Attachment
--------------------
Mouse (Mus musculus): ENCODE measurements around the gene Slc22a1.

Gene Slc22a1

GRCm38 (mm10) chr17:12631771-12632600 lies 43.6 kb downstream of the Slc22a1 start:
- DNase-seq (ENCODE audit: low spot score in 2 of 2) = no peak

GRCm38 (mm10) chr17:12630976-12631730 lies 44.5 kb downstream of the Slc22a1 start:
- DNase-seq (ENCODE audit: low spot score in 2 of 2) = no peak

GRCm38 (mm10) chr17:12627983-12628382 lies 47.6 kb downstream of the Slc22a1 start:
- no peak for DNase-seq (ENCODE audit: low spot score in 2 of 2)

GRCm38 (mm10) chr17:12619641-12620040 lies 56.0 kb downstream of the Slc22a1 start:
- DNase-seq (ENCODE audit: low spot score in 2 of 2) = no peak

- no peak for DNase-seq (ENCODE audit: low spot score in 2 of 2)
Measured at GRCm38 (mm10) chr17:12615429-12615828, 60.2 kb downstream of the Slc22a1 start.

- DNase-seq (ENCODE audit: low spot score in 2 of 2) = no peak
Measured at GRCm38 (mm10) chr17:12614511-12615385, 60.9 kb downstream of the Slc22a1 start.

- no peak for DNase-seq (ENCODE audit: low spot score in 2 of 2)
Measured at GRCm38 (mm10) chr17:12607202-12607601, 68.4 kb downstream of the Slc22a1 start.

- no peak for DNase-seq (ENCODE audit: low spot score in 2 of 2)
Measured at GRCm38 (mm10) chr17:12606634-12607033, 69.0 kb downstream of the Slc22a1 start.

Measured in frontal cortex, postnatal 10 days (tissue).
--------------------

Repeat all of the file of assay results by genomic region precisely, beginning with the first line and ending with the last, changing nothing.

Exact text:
Mouse (Mus musculus): ENCODE measurements around the gene Slc22a1.

Gene Slc22a1

GRCm38 (mm10) chr17:12631771-12632600 lies 43.6 kb downstream of the Slc22a1 start:
- DNase-seq (ENCODE audit: low spot score in 2 of 2) = no peak

GRCm38 (mm10) chr17:12630976-12631730 lies 44.5 kb downstream of the Slc22a1 start:
- DNase-seq (ENCODE audit: low spot score in 2 of 2) = no peak

GRCm38 (mm10) chr17:12627983-12628382 lies 47.6 kb downstream of the Slc22a1 start:
- no peak for DNase-seq (ENCODE audit: low spot score in 2 of 2)

GRCm38 (mm10) chr17:12619641-12620040 lies 56.0 kb downstream of the Slc22a1 start:
- DNase-seq (ENCODE audit: low spot score in 2 of 2) = no peak

- no peak for DNase-seq (ENCODE audit: low spot score in 2 of 2)
Measured at GRCm38 (mm10) chr17:12615429-12615828, 60.2 kb downstream of the Slc22a1 start.

- DNase-seq (ENCODE audit: low spot score in 2 of 2) = no peak
Measured at GRCm38 (mm10) chr17:12614511-12615385, 60.9 kb downstream of the Slc22a1 start.

- no peak for DNase-seq (ENCODE audit: low spot score in 2 of 2)
Measured at GRCm38 (mm10) chr17:12607202-12607601, 68.4 kb downstream of the Slc22a1 start.

- no peak for DNase-seq (ENCODE audit: low spot score in 2 of 2)
Measured at GRCm38 (mm10) chr17:12606634-12607033, 69.0 kb downstream of the Slc22a1 start.

Measured in frontal cortex, postnatal 10 days (tissue).